Sunday, December 29, 2013

Turkey, Erdogan and the Kurds

Some reflections on the crisis in Turkey.

Turkey is one of the few friends Morsi and the MB have left in the region. Here we might be seeing the collapse or implosion of another Islamist government, but before we cheer too loudly, remember that the alternative could be the return of the "deep state", i.e. the army, which might be some way off in Turkey, but is certainly back with a vengeance in Egypt.

Secondly, Okan Altiparmak and Claire Berlinski (via Jeff Weintraub), on the views of the U.S. Ambassador in January 2004, as revealed by Wikileaks: 
These observations [such as the influence of Islamic brotherhoods and groups (including the followers of Fethullah Gulen)] would, logically, give a rational observer pause, but instead lead Edelman to assert [..] that the AKP is therefore the only party capable of “advancing the U.S. vision of a successful, democratic Turkey integrated into Europe.”
According to this analysis from Yavuz Baydar
the friction started to develop between the two men in 2010. And it has always had to do with two clashing views within the sphere of Islam stemming from the old traditions of Turkey. The first element had to with Erdogan's deviation away from Turkey's European Union membership aspiration. When Gulen, who has been vocal in supporting a civilian constitution, saw delays in the process, his patience grew thin.
Thirdly, the Kurds. In Syria - this is a largely unreported dimension of the war - it seems Turkey will support the most extreme jihadist elements of the opposition fighters, just as long as they fight the Kurds. But it appears that it does this for "Turkish", not "Islamist" reasons. With regard to the Kurds in Turkey itself, Yavuz Baydar argues that this lies at the heart of rift between the AKP and the Gulenists:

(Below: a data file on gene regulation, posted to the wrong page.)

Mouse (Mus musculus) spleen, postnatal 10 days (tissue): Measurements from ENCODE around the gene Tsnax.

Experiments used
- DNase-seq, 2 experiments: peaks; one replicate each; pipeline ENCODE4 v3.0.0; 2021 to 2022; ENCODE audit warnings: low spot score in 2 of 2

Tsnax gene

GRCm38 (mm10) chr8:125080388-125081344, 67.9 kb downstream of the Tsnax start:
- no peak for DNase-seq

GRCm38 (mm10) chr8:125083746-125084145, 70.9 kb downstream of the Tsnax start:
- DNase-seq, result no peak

a deep division emerged on Erdogan's choice to conduct the so-called "Kurdish Peace Process". Erdogan's methodology was to negotiate directly with the PKK, both with its leader Abdullah Ocalan, and its "military command" in Iraq's Qandil Mountains.

But, Gulenists, who see the PKK as the main adversary in the mainly Kurdish regions - as the PKK considers them - were discreetly dismayed. They argued reasonably, that Erdogan could and should focus on broader political reform, push for a civilian constitution and grant all the rights the Kurds of Turkey demand, such as recognition of ethnic identity, education in their mother tongue, and endorsement of local governments - without talking to the PKK. This approach, Hizmet's supporters argued, would weaken the PKK, because it would "disarm" the armed movement from all the reasons it continued to wage guerrilla warfare.
Also  Erdogan Agonistes – Is this what a panicked Erdogan looks like? (Michael Koplow)

Update: 2 Jan 2014
I had a quick skim of another opinion piece from Al Jazeera, by Yüksel Sezgin, Erdogan-Gulen-Gul rivalry: All the Sultan's men. From this, it appears purely as a struggle for power (without any great ideological issues).

Jeff Weintraub, in another post, has some comments about the previous piece from Al Jazeera, including
I couldn't help noticing a curious little detail about the photo at the head of Baydar's article [..]  Someone on the Al Jazeera staff (who probably didn't know Turkish and wasn't paying close attention) decided to illustrate this article with a photo of demonstrators from Turkey's Communist Party, carrying posters with pictures of both Erdogan and Gulen and condemning them en bloc.  Some people who do know Turkish were kind enough to help me out with a translation of the slogan on the poster. What it says (roughly) is:  "We will destroy the reign of thieves."
...

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